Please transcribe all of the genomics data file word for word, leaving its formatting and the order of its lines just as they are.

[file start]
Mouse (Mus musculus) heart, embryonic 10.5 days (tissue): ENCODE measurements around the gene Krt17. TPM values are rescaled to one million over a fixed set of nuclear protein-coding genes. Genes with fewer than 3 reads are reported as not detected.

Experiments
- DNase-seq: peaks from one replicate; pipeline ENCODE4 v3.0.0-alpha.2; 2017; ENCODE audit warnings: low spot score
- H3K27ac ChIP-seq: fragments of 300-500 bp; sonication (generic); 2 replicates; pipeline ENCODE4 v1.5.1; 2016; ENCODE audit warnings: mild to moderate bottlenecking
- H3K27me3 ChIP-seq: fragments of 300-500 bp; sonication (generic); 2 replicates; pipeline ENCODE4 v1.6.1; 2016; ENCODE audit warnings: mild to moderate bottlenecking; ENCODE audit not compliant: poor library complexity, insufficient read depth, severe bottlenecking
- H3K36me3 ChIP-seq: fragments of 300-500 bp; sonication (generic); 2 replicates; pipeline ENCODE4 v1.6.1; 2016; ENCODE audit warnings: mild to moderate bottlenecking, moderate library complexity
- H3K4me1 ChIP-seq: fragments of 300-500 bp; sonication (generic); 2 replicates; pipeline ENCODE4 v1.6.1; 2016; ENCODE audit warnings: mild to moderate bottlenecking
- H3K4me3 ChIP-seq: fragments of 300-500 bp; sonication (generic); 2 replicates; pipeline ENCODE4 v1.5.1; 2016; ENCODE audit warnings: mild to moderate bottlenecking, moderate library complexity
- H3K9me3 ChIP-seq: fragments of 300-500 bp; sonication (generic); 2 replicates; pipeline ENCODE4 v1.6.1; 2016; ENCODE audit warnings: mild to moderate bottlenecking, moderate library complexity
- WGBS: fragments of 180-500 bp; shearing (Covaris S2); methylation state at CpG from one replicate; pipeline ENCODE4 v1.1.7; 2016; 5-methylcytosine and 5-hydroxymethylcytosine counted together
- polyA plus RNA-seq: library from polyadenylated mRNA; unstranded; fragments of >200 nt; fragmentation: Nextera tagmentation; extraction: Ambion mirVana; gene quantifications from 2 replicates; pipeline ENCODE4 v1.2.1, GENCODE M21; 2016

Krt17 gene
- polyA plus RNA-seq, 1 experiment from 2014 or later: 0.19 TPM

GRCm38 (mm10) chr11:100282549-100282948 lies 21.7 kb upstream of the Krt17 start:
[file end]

Mouse (Mus musculus) heart, embryonic 10.5 days (tissue): ENCODE measurements around the gene Krt17. TPM values are rescaled to one million over a fixed set of nuclear protein-coding genes. Genes with fewer than 3 reads are reported as not detected.

Experiments
- DNase-seq: peaks from one replicate; pipeline ENCODE4 v3.0.0-alpha.2; 2017; ENCODE audit warnings: low spot score
- H3K27ac ChIP-seq: fragments of 300-500 bp; sonication (generic); 2 replicates; pipeline ENCODE4 v1.5.1; 2016; ENCODE audit warnings: mild to moderate bottlenecking
- H3K27me3 ChIP-seq: fragments of 300-500 bp; sonication (generic); 2 replicates; pipeline ENCODE4 v1.6.1; 2016; ENCODE audit warnings: mild to moderate bottlenecking; ENCODE audit not compliant: poor library complexity, insufficient read depth, severe bottlenecking
- H3K36me3 ChIP-seq: fragments of 300-500 bp; sonication (generic); 2 replicates; pipeline ENCODE4 v1.6.1; 2016; ENCODE audit warnings: mild to moderate bottlenecking, moderate library complexity
- H3K4me1 ChIP-seq: fragments of 300-500 bp; sonication (generic); 2 replicates; pipeline ENCODE4 v1.6.1; 2016; ENCODE audit warnings: mild to moderate bottlenecking
- H3K4me3 ChIP-seq: fragments of 300-500 bp; sonication (generic); 2 replicates; pipeline ENCODE4 v1.5.1; 2016; ENCODE audit warnings: mild to moderate bottlenecking, moderate library complexity
- H3K9me3 ChIP-seq: fragments of 300-500 bp; sonication (generic); 2 replicates; pipeline ENCODE4 v1.6.1; 2016; ENCODE audit warnings: mild to moderate bottlenecking, moderate library complexity
- WGBS: fragments of 180-500 bp; shearing (Covaris S2); methylation state at CpG from one replicate; pipeline ENCODE4 v1.1.7; 2016; 5-methylcytosine and 5-hydroxymethylcytosine counted together
- polyA plus RNA-seq: library from polyadenylated mRNA; unstranded; fragments of >200 nt; fragmentation: Nextera tagmentation; extraction: Ambion mirVana; gene quantifications from 2 replicates; pipeline ENCODE4 v1.2.1, GENCODE M21; 2016

Krt17 gene
- polyA plus RNA-seq, 1 experiment from 2014 or later: 0.19 TPM

GRCm38 (mm10) chr11:100282549-100282948 lies 21.7 kb upstream of the Krt17 start: